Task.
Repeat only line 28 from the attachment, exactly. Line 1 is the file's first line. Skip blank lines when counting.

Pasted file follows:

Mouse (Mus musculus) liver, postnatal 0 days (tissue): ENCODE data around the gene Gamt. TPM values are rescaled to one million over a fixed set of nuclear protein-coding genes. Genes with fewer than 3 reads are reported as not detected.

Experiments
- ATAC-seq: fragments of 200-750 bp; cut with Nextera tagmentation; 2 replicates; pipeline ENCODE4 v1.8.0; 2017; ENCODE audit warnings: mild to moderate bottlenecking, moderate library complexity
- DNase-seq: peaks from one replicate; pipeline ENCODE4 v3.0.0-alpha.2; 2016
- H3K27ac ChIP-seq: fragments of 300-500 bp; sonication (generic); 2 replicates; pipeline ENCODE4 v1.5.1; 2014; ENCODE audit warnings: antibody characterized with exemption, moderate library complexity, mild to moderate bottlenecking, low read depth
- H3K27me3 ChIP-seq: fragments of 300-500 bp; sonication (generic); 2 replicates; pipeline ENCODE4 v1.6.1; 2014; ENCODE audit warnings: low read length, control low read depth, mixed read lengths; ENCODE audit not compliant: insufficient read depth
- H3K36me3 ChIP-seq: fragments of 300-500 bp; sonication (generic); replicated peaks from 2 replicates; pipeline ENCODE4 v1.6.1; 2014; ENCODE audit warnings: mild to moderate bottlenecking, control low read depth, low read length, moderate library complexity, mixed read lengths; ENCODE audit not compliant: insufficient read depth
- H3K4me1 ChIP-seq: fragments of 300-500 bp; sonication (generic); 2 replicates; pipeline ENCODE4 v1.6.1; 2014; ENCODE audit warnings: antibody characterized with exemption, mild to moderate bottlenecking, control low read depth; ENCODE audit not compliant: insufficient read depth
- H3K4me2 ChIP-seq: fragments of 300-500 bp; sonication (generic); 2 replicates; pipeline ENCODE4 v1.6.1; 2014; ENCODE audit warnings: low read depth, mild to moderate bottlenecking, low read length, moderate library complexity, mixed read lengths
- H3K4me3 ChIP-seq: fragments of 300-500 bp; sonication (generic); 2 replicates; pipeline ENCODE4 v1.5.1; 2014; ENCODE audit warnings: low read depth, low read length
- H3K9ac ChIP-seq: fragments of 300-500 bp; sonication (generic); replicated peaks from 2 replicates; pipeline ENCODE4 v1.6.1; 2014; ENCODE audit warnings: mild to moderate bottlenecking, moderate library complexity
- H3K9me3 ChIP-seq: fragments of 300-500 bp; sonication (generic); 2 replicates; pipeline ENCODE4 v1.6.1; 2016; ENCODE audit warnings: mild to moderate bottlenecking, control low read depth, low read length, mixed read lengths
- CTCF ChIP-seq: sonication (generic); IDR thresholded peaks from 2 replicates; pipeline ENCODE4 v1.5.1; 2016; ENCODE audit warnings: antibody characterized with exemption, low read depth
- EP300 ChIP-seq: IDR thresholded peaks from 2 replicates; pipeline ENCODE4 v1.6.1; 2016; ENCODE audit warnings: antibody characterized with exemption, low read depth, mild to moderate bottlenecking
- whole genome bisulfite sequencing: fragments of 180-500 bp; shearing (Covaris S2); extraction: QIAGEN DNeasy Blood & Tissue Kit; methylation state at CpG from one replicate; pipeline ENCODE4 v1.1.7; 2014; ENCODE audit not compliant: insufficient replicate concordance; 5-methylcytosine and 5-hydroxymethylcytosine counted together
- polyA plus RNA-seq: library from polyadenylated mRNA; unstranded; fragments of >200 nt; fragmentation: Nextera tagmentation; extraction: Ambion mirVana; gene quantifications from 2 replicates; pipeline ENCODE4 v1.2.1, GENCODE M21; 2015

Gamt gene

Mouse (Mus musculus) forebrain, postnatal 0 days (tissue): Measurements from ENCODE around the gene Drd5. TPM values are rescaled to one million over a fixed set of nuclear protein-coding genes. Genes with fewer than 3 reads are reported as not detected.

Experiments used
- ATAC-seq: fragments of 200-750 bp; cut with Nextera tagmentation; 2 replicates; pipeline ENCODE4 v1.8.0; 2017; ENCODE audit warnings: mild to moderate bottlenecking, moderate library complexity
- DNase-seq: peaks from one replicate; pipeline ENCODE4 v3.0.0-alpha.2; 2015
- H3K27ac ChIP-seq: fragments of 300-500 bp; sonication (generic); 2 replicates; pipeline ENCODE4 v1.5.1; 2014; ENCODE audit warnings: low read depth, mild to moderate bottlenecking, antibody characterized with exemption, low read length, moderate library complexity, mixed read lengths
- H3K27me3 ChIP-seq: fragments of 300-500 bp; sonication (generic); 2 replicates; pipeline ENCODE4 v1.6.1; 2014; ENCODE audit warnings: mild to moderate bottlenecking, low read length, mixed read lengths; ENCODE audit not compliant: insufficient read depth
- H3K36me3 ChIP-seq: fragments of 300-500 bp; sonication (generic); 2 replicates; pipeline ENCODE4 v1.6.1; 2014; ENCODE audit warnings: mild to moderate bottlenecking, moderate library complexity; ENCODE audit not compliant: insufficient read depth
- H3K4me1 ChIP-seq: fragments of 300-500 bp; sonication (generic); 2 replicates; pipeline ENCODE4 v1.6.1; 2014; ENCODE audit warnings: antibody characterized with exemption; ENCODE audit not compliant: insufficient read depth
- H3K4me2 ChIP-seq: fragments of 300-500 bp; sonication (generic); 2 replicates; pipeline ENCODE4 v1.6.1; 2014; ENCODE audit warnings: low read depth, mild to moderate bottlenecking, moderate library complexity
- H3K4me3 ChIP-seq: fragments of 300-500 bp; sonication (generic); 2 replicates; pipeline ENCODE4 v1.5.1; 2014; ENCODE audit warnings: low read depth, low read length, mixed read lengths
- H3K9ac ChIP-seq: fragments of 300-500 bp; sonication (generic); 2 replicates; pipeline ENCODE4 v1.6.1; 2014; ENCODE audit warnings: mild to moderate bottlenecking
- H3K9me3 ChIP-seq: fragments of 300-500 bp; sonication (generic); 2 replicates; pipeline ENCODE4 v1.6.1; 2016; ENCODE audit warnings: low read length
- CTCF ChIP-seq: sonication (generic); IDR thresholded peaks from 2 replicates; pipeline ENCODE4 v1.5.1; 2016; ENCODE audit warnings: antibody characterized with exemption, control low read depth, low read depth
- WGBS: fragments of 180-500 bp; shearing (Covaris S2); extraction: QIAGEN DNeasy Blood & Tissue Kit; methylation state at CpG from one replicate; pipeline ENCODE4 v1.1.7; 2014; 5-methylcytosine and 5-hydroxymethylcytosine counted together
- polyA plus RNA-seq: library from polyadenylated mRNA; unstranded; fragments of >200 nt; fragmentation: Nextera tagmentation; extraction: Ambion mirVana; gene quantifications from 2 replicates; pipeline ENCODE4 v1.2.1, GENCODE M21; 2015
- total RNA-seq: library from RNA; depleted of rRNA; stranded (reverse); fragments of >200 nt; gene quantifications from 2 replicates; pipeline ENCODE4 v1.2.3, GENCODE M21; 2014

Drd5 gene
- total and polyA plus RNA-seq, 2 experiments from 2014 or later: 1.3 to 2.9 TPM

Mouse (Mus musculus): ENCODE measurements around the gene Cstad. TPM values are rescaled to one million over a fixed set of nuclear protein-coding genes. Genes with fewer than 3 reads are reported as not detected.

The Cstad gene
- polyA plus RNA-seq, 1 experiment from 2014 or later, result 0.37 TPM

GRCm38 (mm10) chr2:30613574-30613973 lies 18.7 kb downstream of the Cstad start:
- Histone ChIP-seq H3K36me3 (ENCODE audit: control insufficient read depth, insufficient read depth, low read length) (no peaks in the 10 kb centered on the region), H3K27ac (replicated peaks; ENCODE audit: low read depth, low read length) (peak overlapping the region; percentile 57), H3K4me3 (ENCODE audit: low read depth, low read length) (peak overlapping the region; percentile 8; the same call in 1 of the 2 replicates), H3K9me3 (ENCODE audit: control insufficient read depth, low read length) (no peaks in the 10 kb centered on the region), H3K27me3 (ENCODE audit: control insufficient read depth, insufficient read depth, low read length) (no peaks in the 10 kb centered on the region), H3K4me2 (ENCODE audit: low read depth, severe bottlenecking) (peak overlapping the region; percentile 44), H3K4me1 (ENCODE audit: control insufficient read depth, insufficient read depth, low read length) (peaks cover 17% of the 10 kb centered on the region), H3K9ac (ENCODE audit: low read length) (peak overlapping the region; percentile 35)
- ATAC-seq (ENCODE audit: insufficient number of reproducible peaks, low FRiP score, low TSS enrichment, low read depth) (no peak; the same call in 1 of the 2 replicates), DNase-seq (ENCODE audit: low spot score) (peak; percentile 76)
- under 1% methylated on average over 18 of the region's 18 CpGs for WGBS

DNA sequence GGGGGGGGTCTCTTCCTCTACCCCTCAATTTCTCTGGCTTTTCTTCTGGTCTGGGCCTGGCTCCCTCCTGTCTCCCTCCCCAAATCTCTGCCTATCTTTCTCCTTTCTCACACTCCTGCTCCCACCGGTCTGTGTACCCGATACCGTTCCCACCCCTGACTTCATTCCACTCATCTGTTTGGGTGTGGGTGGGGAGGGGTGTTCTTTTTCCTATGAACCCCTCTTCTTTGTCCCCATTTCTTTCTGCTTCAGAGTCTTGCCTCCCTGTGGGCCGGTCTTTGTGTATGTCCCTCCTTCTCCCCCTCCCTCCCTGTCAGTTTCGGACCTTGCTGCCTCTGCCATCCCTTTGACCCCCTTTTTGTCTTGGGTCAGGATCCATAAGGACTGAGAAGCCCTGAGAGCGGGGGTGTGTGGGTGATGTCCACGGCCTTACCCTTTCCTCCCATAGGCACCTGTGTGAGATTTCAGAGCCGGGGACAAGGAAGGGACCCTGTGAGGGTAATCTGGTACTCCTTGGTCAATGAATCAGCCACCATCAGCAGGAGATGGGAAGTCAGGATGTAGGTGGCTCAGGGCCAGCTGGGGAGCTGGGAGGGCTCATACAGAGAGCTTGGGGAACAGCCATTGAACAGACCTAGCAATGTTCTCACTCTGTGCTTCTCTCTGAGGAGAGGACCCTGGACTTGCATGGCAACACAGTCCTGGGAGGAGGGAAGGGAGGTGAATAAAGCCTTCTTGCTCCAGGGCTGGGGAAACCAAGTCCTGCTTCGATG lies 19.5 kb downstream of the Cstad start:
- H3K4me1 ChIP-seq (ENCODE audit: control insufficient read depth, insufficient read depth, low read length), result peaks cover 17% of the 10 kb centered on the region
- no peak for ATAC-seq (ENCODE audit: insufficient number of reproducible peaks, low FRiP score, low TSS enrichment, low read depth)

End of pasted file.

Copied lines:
- H3K9ac ChIP-seq: fragments of 300-500 bp; sonication (generic); 2 replicates; pipeline ENCODE4 v1.6.1; 2014; ENCODE audit warnings: mild to moderate bottlenecking